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BOX Files to Cut Fees in Penny Pilot; AFA Adds Options Trading

Ivy Schmerken, Wall Street & Technology The Boston Options Exchange said it filed with the Securities and Exchange Commission (SEC) to reduce fees in preparation for the Penny Pilot Program in which options will trade in one-penny increments. The proposed change will reduce the trading from the standard $0.20 to $0.15 per contract.

Ivy Schmerken, Wall Street & Technology

The Boston Options Exchange said it filed with the Securities and Exchange Commission (SEC) to reduce fees in preparation for the Penny Pilot Program in which options will trade in one-penny increments.

The proposed change will reduce the trading from the standard $0.20 to $0.15 per contract."Our proposed fee schedule change is one more example of bringing the best value to the customer," said Scott Morris, CEO of BOX, in the release.

BOX has proposed to lower fees for those instruments contained in the Penny Pilot Program, which trade in one-penny increments. The exchange expects to implement these reductions in January, according to the release.

The BOX offers penny trading through its price improvement model (PIP).

Since the BOX, an all-electronic equity derivatives market, began trading as an alternative to existing models in February of 2004, it has saved investors in excess of $100 million, according to its Jan. 4 press release.

During the month of December 2006, investors received price improvement versus the prevailing NBBO (national best bid and offer), averaging $3.43 per contract for contracts submitted via orders submitted to the BOX's price improvement auction. On a yearly basis, average price improvement per contract for 2006 hit a record high of $3.09, the exchange said.

"BOX is well positioned for the introduction of penny quoting because of our success in penny trading over the last three years," stated Will Easley, senior adviser at BOX. Easley added in the release that reduction in fees would further encourage trading for those classes in the Penny Pilot Program.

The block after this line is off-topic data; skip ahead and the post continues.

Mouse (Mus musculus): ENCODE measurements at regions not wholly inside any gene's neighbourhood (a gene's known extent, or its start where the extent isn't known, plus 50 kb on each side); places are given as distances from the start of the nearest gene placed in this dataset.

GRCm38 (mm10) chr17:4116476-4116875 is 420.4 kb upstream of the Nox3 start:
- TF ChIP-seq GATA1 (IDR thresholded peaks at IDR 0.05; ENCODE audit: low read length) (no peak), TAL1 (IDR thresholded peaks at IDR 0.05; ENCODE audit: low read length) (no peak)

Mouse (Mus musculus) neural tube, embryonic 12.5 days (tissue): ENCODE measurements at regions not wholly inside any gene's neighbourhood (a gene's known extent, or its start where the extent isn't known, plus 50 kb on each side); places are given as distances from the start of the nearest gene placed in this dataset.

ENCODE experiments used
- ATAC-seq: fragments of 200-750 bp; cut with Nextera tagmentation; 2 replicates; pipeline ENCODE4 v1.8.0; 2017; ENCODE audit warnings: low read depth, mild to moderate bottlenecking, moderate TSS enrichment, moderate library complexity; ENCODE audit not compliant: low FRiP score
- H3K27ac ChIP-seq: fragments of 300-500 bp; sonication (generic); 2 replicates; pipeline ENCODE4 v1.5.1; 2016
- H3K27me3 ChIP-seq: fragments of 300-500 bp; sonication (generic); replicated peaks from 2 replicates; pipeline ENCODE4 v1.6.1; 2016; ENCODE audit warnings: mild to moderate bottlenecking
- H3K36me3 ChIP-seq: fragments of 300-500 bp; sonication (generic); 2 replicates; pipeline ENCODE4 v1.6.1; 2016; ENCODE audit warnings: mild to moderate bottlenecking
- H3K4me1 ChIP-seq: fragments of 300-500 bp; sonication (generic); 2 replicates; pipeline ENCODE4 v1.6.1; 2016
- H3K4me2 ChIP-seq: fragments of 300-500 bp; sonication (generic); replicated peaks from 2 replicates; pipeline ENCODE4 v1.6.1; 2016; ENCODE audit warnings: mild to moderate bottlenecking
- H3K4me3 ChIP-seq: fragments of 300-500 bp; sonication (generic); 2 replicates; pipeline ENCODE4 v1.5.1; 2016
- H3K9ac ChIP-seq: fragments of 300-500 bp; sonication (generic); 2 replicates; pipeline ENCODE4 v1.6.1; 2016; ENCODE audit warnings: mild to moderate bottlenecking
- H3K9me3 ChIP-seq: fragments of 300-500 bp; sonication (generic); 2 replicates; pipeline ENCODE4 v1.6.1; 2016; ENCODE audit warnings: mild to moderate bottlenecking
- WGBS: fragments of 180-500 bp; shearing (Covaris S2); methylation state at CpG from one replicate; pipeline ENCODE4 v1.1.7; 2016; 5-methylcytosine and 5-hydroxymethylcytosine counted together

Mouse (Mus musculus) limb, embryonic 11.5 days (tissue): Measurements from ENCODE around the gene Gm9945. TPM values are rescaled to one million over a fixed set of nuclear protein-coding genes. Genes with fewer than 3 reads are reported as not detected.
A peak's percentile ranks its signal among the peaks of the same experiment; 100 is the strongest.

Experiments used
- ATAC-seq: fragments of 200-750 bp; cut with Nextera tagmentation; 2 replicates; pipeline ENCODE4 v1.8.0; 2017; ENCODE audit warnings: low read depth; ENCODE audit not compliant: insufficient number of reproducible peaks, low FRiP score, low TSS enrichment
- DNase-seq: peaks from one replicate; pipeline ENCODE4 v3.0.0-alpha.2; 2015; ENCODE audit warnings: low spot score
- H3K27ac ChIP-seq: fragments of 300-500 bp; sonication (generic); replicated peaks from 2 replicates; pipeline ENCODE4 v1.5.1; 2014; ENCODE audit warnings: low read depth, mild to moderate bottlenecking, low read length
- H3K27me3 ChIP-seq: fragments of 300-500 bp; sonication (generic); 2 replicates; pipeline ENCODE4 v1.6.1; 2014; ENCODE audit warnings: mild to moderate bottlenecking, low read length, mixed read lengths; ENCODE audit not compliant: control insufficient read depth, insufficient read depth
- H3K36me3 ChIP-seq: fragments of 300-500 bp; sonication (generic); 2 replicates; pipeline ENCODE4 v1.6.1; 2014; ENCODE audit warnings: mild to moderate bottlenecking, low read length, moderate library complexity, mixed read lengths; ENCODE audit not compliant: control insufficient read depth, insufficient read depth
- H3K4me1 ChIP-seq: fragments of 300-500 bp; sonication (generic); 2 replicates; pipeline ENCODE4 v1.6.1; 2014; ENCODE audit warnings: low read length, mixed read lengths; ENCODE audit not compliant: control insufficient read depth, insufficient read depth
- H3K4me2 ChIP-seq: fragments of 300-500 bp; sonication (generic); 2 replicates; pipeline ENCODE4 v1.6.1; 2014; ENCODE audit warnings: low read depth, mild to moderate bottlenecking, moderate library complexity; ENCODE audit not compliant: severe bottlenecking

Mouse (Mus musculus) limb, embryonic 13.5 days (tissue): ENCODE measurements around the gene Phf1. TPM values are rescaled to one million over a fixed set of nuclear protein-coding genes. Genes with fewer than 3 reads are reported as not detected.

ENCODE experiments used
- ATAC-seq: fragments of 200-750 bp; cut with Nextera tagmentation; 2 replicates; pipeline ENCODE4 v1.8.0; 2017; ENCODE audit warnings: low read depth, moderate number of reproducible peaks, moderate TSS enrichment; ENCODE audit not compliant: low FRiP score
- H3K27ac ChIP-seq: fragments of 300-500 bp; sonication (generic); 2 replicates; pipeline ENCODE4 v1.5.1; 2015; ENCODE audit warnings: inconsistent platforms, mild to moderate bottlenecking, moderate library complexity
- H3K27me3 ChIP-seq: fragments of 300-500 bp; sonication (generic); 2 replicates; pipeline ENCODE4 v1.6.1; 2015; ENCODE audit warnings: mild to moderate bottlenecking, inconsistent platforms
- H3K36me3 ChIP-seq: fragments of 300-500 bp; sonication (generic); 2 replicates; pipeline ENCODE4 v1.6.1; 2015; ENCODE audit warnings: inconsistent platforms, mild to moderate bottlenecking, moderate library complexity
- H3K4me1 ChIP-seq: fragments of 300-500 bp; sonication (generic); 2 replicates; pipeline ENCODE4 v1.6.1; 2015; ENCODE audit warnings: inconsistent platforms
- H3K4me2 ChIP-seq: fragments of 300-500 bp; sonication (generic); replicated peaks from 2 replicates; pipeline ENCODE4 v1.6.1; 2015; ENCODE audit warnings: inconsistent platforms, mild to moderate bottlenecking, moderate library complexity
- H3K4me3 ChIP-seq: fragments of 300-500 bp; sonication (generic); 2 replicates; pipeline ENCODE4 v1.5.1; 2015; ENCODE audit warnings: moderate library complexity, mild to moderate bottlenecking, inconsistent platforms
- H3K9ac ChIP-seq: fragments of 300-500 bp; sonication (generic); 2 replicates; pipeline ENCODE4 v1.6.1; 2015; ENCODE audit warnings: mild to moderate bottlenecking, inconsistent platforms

While exchanges are positioning themselves to compete in the Penny Pilot Program, technology vendors are also gearing up to offer options trading functionality. On Tuesday, Advanced Financial Applications (AFA), a provider of integrated order processing technology to the buy and sell sides, said it plans to offer an options trading capability through its IMPACT Pro Platform. Phase One will offer clients options trading functionality, including a window on the market, order ticketing and an order blotter, while Phase II will include analytics, likely to be released late in the first quarter of 2007.

Specifically, AFA's options window will enable traders to view options contracts across six OPRA exchanges. Traders can customize screens and options tickets. They can use the tickets to view bid and ask levels across all available options exchanges. Traders can route orders via DMA to exchanges or access smart order routers available via multiple brokers. In addition, they can sweep orders across multiple exchanges, isolate single orders or groups of orders, and view P&L. Ivy is Editor-at-Large for Advanced Trading and Wall Street & Technology. Ivy is responsible for writing in-depth feature articles, daily blogs and news articles with a focus on automated trading in the capital markets. As an industry expert, Ivy has reported on a myriad ... View Full Bio

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